These days, as the term “social distancing” has entered the public lexicon, and as people are forced to work remotely amid the COVID-19 public health crisis, we’re left to wonder about the long-term impact of staying home and virtual communication.
Cathy Chambliss, a professor of psychology, recently shared her thoughts on a podcast with KYW-AM reporter Matt Leon. “People tend to return to baseline, so it’s reasonable to expect that much of how we operate will go back to normal,” she says.
However, “How we work may have changed for good. For many of us, this pandemic period has proven we can work from home. It’s also proven we don’t want to. Withdrawing our freedom to live our normal lives has made that far more valuable,” she says.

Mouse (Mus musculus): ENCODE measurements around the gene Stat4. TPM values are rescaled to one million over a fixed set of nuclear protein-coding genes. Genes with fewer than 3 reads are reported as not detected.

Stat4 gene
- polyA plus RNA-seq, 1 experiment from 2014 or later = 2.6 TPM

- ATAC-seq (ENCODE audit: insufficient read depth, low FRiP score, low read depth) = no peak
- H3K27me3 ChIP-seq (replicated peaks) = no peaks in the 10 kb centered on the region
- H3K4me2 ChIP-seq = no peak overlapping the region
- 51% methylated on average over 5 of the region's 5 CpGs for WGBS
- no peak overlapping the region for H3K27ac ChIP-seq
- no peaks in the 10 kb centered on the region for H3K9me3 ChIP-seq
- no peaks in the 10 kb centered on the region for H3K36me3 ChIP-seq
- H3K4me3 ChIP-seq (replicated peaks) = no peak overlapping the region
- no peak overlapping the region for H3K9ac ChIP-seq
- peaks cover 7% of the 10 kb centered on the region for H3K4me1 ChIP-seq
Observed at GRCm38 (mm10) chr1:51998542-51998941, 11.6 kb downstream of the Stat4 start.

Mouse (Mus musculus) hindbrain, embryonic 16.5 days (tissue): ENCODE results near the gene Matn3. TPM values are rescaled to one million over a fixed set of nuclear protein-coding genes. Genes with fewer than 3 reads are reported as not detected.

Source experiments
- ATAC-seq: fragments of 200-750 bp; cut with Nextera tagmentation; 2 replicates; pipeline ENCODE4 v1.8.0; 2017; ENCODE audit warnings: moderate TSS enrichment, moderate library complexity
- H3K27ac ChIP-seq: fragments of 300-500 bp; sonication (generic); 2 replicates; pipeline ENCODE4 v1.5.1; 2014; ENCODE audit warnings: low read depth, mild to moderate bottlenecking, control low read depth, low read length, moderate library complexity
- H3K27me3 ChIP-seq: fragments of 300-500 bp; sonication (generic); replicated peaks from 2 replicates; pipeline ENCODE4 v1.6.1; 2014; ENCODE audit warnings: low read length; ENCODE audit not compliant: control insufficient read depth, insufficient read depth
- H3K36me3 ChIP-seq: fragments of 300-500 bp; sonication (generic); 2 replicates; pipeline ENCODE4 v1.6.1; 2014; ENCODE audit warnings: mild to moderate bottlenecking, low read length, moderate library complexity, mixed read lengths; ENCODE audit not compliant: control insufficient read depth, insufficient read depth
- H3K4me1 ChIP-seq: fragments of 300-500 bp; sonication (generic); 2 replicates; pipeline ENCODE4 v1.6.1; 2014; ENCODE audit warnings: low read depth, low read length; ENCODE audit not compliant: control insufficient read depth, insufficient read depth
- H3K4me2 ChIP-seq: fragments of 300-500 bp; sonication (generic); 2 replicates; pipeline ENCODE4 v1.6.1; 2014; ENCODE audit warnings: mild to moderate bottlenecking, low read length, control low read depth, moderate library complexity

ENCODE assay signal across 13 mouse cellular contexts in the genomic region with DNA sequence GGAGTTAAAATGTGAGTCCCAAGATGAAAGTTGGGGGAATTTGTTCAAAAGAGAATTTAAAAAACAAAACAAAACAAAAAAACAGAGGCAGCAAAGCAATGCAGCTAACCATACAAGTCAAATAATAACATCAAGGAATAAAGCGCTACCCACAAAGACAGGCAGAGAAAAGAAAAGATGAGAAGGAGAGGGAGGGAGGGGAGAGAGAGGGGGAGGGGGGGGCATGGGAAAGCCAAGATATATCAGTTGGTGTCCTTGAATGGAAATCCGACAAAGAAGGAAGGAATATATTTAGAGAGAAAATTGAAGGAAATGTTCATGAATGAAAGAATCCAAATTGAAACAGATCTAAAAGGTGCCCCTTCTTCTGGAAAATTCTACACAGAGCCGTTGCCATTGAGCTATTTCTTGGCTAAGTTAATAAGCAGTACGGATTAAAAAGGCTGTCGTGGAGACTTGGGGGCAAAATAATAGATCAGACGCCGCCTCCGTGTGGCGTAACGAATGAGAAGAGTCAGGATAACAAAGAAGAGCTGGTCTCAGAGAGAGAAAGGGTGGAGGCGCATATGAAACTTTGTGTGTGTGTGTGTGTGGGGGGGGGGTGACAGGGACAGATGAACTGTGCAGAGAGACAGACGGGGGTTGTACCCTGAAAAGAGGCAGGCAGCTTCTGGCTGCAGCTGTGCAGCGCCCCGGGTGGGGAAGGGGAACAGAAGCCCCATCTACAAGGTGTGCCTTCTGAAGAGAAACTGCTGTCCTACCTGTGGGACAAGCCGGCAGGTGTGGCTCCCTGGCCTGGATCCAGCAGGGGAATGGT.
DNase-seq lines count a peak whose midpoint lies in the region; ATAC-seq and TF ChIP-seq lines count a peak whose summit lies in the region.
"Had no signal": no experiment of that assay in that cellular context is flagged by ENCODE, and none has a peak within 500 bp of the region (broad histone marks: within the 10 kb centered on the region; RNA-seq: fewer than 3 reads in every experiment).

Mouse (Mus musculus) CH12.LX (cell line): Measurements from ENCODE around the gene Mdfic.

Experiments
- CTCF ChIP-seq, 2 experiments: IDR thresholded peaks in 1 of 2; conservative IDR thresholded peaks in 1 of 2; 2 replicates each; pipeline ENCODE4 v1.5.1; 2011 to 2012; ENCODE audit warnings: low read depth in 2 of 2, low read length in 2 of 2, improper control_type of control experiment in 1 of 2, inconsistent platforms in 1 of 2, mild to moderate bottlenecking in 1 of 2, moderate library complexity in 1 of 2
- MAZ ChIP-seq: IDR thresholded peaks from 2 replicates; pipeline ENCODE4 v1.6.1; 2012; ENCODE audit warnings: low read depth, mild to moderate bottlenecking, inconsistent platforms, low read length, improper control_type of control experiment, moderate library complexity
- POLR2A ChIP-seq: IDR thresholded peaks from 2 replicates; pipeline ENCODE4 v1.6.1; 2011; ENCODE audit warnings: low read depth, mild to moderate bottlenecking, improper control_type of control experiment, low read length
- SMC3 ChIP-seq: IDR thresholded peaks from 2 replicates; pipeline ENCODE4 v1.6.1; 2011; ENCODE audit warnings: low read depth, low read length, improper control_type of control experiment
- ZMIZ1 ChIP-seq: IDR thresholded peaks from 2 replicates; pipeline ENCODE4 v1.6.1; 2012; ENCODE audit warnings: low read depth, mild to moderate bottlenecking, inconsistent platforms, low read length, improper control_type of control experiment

Chambliss foresees a greater sense of unity. Recently, her research has focused on “freudenfreude,” which describes the joy people take in the successes of others. This important type of empathy protects us against depression. She and her students have found that freudenfreude increases dramatically when we nurture others, thereby becoming more deeply invested in their lives.
“Luckily, I don’t think social distancing will prevent the expansion of freudenfreude, because every day now, we are almost all being called upon to nurture others more than ever,” she says. “As we succeed, I hope we don’t lose the greater sense of community this weird period of social distancing has so ironically created. Who would have guessed that forced separation could bring us together?” –By Ed Moorhouse